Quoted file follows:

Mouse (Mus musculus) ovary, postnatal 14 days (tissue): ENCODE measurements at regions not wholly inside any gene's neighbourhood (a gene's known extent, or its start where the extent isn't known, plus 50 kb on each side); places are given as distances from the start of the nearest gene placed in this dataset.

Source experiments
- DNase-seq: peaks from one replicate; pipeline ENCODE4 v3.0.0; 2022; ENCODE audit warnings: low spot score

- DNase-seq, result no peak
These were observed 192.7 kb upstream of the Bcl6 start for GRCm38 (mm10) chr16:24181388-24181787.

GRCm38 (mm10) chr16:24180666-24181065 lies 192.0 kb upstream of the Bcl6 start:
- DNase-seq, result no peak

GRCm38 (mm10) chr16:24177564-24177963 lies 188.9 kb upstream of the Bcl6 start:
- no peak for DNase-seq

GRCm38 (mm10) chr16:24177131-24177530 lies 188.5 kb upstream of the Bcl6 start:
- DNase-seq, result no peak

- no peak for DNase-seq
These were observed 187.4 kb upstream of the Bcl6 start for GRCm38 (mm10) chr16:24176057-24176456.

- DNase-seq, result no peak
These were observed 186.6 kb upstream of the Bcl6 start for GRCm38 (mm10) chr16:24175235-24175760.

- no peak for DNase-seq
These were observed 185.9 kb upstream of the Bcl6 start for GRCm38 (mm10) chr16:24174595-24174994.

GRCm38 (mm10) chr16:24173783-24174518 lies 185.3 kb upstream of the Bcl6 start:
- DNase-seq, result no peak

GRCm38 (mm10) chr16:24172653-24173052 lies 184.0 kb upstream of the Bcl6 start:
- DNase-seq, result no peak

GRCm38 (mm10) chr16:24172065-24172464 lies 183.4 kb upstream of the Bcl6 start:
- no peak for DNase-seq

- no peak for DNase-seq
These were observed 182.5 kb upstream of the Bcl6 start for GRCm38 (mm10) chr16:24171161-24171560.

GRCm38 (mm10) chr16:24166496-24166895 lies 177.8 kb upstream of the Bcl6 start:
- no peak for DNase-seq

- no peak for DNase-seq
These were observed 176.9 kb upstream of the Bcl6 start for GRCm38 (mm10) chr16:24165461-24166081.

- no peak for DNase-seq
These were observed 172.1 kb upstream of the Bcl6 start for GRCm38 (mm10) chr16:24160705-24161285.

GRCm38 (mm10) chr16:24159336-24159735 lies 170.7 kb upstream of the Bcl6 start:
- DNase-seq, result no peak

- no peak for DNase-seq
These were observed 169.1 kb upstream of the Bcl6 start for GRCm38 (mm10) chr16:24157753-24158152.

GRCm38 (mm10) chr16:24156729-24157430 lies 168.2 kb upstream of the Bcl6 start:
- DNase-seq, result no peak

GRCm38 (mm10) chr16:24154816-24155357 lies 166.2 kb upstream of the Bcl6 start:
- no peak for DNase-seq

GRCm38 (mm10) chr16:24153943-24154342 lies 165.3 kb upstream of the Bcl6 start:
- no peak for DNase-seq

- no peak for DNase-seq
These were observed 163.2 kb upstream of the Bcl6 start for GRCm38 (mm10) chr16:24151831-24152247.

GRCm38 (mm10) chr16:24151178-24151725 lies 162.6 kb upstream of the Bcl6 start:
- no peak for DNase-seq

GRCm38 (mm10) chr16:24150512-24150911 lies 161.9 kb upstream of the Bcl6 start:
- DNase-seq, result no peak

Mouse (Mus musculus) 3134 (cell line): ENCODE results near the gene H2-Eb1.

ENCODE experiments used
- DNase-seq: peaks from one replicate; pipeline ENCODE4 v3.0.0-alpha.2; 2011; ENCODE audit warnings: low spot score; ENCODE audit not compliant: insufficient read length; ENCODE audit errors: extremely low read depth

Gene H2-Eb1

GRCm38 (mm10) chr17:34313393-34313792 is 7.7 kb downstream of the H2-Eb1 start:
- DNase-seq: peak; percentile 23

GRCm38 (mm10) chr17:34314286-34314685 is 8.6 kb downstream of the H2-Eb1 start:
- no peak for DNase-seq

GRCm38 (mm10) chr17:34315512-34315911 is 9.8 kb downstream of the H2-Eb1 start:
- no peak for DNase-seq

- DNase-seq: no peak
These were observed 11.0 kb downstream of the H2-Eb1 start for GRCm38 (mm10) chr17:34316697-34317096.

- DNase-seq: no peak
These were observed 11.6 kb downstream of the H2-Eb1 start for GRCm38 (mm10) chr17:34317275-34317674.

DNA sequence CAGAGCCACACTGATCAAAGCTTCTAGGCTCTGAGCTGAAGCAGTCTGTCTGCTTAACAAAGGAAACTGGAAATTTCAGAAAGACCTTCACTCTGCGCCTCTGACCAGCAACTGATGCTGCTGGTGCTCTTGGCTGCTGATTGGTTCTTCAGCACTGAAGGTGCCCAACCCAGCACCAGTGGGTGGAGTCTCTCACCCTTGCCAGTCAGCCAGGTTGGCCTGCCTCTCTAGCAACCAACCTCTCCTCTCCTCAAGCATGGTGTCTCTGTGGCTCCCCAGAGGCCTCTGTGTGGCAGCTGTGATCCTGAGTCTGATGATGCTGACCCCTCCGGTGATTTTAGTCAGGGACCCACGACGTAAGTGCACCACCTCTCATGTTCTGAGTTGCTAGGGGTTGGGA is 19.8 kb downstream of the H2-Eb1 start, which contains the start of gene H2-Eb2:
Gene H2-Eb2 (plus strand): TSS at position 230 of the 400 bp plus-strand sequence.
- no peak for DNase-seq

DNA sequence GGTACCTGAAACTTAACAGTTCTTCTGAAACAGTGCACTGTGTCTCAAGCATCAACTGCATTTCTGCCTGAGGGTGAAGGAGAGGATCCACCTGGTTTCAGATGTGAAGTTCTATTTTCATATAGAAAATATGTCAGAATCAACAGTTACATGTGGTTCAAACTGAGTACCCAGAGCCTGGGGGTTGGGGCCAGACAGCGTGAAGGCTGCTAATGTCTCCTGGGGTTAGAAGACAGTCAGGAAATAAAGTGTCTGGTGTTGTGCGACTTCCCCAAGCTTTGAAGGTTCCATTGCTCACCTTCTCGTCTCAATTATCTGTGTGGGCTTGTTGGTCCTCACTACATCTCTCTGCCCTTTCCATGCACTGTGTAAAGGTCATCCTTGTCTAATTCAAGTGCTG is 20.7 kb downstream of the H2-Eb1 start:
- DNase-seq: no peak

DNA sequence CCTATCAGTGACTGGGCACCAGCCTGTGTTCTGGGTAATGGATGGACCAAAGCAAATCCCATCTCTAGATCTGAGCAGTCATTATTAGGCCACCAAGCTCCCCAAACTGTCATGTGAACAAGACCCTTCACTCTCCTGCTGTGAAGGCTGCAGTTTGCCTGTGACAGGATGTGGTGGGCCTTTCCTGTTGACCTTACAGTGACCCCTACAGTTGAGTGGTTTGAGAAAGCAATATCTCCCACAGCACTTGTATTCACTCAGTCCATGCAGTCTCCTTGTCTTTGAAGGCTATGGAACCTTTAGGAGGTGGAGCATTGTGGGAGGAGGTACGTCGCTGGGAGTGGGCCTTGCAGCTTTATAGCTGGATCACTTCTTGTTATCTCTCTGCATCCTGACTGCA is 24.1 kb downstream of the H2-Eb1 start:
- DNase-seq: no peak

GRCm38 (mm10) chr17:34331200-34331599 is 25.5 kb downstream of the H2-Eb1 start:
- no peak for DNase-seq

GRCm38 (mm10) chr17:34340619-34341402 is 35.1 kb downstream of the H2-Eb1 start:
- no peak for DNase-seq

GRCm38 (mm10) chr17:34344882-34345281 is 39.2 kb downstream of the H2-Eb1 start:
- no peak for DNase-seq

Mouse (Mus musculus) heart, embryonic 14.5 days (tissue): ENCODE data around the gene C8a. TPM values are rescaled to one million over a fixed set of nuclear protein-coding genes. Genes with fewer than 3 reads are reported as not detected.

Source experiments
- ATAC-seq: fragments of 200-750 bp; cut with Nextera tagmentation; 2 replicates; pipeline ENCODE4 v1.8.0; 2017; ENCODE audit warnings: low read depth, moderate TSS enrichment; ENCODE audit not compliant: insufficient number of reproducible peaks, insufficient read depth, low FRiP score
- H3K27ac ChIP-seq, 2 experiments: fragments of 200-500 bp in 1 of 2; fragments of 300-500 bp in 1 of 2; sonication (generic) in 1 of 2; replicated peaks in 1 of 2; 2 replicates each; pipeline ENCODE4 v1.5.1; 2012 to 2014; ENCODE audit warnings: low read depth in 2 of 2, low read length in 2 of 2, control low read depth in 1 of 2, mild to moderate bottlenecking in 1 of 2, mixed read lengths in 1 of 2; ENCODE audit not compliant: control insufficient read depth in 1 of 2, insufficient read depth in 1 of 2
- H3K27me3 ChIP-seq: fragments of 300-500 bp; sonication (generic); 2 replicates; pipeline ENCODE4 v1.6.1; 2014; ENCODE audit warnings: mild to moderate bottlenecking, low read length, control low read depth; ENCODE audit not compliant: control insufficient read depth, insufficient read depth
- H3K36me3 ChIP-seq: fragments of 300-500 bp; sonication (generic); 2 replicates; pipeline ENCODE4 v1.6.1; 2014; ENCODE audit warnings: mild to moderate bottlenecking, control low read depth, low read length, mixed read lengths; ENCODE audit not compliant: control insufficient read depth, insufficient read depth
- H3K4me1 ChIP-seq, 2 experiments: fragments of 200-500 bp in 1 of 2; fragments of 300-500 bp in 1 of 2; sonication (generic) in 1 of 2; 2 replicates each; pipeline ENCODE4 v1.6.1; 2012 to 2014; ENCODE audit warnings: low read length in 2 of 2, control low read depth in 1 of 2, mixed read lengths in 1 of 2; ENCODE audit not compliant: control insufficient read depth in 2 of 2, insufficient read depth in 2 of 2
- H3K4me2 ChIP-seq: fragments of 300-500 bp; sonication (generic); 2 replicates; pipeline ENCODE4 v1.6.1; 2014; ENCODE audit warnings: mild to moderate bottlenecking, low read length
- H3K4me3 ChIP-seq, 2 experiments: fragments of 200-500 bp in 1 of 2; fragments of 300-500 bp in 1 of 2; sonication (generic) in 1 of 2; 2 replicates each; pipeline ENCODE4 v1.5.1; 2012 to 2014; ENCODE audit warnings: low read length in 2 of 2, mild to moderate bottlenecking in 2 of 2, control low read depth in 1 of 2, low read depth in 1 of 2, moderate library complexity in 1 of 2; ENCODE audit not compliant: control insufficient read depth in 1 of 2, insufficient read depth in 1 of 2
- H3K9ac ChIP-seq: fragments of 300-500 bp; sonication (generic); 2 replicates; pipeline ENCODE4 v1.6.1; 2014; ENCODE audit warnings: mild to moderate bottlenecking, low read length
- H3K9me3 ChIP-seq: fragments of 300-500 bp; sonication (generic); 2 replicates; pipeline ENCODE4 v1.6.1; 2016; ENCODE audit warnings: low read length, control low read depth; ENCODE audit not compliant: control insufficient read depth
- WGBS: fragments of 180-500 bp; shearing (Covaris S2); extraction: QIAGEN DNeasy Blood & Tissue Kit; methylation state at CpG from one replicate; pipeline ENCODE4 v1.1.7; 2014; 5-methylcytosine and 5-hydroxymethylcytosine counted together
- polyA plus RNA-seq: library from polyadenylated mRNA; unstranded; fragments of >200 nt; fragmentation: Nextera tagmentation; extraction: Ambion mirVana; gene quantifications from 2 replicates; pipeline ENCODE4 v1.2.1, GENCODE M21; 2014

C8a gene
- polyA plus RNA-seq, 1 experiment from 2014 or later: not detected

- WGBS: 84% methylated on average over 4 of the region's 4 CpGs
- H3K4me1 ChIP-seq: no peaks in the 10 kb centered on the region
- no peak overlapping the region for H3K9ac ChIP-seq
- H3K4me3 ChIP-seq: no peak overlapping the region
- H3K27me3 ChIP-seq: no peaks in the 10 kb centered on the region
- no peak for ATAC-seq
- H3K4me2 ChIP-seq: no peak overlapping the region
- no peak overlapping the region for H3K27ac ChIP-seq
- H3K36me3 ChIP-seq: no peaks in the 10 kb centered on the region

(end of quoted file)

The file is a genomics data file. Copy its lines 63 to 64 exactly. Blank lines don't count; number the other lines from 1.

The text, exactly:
Gene H2-Eb2 (plus strand): TSS at position 230 of the 400 bp plus-strand sequence.
- no peak for DNase-seq